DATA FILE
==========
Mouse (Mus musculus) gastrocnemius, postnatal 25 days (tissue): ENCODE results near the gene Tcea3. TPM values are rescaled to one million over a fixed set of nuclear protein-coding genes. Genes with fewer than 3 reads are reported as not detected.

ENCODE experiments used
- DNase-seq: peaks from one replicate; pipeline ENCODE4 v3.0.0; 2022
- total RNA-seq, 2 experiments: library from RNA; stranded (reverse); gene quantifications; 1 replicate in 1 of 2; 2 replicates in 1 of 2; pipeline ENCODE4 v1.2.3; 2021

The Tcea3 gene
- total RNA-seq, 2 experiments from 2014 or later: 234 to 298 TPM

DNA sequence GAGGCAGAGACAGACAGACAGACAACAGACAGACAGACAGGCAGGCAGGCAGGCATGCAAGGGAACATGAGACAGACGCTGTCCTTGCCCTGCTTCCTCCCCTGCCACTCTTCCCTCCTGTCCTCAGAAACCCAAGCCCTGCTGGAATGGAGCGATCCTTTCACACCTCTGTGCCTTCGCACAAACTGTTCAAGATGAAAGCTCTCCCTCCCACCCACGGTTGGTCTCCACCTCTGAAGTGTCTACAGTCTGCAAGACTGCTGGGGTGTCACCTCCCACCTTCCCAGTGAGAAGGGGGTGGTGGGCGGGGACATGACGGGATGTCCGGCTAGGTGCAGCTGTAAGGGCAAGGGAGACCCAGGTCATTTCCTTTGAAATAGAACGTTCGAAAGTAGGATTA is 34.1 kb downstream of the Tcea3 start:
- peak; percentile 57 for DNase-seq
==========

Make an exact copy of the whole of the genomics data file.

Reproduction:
Mouse (Mus musculus) gastrocnemius, postnatal 25 days (tissue): ENCODE results near the gene Tcea3. TPM values are rescaled to one million over a fixed set of nuclear protein-coding genes. Genes with fewer than 3 reads are reported as not detected.

ENCODE experiments used
- DNase-seq: peaks from one replicate; pipeline ENCODE4 v3.0.0; 2022
- total RNA-seq, 2 experiments: library from RNA; stranded (reverse); gene quantifications; 1 replicate in 1 of 2; 2 replicates in 1 of 2; pipeline ENCODE4 v1.2.3; 2021

The Tcea3 gene
- total RNA-seq, 2 experiments from 2014 or later: 234 to 298 TPM

DNA sequence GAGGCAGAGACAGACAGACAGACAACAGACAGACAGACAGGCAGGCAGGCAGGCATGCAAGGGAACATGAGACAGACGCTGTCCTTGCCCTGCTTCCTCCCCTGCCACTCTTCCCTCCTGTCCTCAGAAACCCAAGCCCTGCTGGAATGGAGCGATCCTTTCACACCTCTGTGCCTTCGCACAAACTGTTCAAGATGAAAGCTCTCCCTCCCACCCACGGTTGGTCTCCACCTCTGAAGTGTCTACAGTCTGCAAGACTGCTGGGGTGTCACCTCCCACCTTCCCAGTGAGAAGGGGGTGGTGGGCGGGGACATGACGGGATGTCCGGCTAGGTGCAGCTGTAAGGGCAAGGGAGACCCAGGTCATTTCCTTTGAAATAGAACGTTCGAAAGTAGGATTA is 34.1 kb downstream of the Tcea3 start:
- peak; percentile 57 for DNase-seq